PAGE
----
I need to point out that I have no insider information on this. I only know what I read in the paper.
Myth One: Nobody will offer for that old rustbucket.
In the eighties and early 90s, it became clear that a company that owned only one nuclear plant could not run it well. Some nuclear plants in this situation were closed (Rancho Seco, Trojan). Most nuclear plants were purchased by big companies. Today, a company owns more than one nuclear plant, or it owns no nuclear plants at all.
In other words, the only companies that might offer for Vermont Yankee are companies that already own nuclear plants. These companies know how to judge a nuclear plant, and they know that Vermont Yankee is a good one:
- Green rating from NRC
- Recent power runs of more than 500 days each
- Good relationships with the on-site union
- Industry-wide award for innovative inspection equipment
- Caught and repaired its tritium leak much faster than many other plants which had similar leaks.
Myth Two: Vermont Yankee doesn't have a license to operate past 2012, so nobody will want it.
A buyer can make a contingent offer. We made a contingent offer on a house at one point. Buying our new house was contingent on selling our old house for a certain sum by a certain date. Such offers are very common in all sorts of contracts. Our house offer was accepted, and the next phase of the purchase was called clearing the contingencies. Then we closed on the house. We owned it.
You can do this with a power plant, too. "We offer you this much, contingent on having license renewal approved."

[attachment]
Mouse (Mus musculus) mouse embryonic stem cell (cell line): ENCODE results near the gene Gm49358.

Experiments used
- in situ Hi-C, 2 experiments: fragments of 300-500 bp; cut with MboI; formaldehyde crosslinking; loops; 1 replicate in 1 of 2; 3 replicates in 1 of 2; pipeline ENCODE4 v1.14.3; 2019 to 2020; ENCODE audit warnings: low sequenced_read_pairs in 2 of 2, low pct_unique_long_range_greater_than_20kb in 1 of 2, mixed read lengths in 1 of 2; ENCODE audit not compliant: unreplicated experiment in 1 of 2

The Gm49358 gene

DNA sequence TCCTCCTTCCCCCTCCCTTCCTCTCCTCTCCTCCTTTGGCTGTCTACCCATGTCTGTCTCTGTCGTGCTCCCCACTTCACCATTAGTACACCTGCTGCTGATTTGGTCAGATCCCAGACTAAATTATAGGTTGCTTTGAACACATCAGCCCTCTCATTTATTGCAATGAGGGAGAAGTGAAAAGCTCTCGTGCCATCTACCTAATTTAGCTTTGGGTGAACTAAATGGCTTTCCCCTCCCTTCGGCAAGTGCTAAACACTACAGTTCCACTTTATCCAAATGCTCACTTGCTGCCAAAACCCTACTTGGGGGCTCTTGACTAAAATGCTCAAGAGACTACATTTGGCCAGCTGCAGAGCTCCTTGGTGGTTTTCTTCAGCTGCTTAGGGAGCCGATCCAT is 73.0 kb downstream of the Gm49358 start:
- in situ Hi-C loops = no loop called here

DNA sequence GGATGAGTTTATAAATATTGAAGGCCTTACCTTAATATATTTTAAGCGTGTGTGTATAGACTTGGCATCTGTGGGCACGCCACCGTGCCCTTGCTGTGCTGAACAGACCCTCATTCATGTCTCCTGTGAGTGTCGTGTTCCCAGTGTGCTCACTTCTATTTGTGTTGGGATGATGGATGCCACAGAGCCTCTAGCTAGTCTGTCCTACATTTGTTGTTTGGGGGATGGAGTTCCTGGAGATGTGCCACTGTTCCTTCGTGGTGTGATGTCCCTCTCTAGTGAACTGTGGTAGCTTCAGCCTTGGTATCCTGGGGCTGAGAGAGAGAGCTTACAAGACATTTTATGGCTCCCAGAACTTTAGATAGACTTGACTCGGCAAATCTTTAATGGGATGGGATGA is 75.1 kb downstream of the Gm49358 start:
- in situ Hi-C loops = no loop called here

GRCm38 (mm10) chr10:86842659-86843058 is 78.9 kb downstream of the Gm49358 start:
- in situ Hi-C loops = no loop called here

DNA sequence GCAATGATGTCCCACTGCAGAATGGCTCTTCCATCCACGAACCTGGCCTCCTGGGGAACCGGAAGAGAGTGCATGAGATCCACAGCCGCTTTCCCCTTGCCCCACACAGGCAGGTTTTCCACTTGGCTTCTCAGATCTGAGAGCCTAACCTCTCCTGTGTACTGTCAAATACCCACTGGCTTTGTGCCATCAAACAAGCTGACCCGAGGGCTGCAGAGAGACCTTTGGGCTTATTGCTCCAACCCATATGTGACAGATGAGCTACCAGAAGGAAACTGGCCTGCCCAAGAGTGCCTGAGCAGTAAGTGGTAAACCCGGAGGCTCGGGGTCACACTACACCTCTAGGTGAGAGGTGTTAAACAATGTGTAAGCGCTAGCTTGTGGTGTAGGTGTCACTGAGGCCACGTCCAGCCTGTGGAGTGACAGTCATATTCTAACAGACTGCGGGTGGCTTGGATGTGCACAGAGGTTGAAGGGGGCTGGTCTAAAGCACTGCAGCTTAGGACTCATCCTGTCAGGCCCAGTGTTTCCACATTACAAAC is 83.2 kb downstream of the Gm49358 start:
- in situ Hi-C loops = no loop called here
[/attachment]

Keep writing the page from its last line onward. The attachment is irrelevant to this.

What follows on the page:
Can the new utility clear the contingencies? Or will it be an offer with no closure? Nobody can completely predict the outcome of contingent offers, or they wouldn't need to be contingent. But I think the purchasing utility will sweeten the deal for the legislature and clear the contingencies. Perhaps the new utility will supply more money for the Clean Energy Development Fund. Perhaps it will make a one-time tax payment or cut a really good deal for a power purchase agreement.
In any case, there will be a new set of money on the table, and Vermont has a $112 million budget shortfall next year. I think a new utility can finalize the deal. However, nobody really knows about a contingent deal until it is near closing. That's why I headed this post "Will Entergy get an offer" rather than "Will Entergy sell the plant." I feel confident Entergy will get an offer.
Myth Three: The shortfall in the Decommissioning Fund means nobody will buy the plant
The decommissioning fund contains about $350 million, and decommissioning is estimated to cost about $800 million. This isn't actually a killer. If the plant operates for another 20 years, it will be easy to fill the fund completely with money from electricity sales.
Some opponents take the position that the customers buying nuclear electricity should not have to pay for decommissioning. They believe that decommissioning money needs to fall like a golden rain from heaven, or be some sort of charge against Entergy stock in the future. That is a very unrealistic view of finance. Luckily, neither golden rain nor charges against stock will be necessary. Nuclear power plants can provide the cheapest power on the market and still put a few mills per kWh away for decommissioning.
I don't know how the deal will be structured, but I know it is possible.The status of the decommissioning fund will not deter a buyer who plans to operate the plant for another twenty years.